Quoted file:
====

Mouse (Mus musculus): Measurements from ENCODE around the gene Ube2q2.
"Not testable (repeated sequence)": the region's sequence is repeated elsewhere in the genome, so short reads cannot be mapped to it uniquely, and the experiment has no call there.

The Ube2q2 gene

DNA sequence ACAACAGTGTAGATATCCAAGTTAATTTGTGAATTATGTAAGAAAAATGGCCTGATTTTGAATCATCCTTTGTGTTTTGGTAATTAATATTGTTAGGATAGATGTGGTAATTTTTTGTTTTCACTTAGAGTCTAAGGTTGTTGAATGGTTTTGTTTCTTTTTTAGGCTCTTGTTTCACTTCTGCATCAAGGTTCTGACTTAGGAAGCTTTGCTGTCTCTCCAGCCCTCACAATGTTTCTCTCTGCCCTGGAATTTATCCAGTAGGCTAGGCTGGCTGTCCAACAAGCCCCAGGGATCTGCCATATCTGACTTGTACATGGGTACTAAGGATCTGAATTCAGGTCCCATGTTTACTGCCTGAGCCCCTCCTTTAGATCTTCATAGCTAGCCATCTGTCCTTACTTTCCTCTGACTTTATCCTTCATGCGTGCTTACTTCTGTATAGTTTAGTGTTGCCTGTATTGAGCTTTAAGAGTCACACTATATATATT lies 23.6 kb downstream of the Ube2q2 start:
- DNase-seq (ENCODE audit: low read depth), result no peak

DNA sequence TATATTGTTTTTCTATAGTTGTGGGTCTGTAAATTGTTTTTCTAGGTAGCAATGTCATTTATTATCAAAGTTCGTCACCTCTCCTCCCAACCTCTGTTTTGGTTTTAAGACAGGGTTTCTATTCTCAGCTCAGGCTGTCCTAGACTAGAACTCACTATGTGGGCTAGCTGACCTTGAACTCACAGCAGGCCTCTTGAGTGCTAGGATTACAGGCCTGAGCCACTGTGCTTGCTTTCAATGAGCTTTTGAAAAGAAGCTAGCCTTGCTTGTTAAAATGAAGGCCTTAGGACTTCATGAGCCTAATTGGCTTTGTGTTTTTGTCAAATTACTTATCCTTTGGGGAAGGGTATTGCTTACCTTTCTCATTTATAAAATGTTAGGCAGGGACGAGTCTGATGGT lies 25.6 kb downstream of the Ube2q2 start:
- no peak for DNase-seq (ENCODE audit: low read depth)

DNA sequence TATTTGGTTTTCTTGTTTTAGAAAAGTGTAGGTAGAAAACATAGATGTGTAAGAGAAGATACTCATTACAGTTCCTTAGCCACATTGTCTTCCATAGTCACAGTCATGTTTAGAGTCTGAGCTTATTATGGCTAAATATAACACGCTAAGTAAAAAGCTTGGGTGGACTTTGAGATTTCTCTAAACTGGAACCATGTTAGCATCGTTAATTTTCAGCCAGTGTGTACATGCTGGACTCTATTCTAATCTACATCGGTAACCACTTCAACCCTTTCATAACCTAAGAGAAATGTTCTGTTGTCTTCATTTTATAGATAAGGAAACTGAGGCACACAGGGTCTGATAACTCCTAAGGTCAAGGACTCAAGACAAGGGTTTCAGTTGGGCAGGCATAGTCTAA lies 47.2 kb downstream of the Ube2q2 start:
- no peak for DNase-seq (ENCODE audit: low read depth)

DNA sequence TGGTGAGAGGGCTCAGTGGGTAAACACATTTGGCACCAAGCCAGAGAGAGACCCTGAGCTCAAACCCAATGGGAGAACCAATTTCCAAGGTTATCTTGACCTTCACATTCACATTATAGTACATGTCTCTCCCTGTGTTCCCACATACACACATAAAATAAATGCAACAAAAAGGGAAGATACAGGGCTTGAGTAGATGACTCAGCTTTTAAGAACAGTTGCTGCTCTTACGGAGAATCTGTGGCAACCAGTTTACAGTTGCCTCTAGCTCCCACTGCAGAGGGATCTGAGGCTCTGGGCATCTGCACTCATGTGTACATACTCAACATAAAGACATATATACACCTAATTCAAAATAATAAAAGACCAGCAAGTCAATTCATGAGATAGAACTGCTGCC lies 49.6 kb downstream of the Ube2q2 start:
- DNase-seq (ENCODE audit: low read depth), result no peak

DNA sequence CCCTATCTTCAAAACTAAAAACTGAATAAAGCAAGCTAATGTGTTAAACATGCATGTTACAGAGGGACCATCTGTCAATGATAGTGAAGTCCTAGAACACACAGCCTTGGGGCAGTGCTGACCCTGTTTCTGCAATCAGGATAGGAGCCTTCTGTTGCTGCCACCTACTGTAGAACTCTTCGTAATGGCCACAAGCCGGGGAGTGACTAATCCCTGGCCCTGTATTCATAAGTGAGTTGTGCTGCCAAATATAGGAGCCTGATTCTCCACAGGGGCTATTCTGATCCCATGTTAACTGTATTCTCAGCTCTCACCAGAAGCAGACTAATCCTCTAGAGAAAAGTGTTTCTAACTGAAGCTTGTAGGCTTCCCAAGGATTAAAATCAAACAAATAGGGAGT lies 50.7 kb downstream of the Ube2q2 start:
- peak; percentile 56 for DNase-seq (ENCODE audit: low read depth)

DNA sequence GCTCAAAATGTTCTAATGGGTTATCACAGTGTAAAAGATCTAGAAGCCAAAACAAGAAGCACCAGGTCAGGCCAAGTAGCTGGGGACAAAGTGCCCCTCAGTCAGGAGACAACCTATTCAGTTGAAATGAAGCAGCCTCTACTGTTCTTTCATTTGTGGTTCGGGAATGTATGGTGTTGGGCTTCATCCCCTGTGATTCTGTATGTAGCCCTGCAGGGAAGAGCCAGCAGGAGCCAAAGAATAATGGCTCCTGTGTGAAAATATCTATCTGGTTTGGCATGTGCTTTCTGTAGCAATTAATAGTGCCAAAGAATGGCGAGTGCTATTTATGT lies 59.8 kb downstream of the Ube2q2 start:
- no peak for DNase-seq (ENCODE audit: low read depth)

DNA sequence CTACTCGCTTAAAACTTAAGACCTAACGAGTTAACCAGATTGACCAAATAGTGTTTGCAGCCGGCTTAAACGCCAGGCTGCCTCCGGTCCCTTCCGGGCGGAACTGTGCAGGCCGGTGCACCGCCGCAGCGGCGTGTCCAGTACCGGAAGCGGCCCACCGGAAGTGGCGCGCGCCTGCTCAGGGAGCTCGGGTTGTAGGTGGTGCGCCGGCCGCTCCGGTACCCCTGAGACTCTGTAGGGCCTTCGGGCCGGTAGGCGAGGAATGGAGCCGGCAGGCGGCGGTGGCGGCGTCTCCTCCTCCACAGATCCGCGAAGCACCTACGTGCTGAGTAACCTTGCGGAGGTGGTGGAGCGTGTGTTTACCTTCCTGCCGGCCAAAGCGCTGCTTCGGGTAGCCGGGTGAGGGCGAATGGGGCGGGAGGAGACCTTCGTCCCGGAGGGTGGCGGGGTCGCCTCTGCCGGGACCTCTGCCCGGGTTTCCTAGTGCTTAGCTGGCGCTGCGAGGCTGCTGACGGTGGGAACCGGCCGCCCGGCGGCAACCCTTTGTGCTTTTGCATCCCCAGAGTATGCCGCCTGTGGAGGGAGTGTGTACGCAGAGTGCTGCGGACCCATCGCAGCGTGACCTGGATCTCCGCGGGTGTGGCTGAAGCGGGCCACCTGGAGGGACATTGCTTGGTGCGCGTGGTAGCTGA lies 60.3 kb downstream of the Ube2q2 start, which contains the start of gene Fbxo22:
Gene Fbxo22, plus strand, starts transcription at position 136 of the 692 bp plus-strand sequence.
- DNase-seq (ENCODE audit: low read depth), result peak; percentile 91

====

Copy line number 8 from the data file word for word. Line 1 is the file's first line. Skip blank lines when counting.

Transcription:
DNA sequence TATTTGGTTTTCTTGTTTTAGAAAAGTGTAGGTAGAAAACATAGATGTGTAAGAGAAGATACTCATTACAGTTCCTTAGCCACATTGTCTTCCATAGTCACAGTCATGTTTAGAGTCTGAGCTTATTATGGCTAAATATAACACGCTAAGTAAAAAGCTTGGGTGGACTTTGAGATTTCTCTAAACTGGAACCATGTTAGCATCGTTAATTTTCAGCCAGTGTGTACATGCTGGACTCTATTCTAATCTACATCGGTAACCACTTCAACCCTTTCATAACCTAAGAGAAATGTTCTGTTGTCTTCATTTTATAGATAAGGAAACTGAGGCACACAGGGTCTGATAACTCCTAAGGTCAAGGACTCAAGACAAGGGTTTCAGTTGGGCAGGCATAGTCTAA lies 47.2 kb downstream of the Ube2q2 start: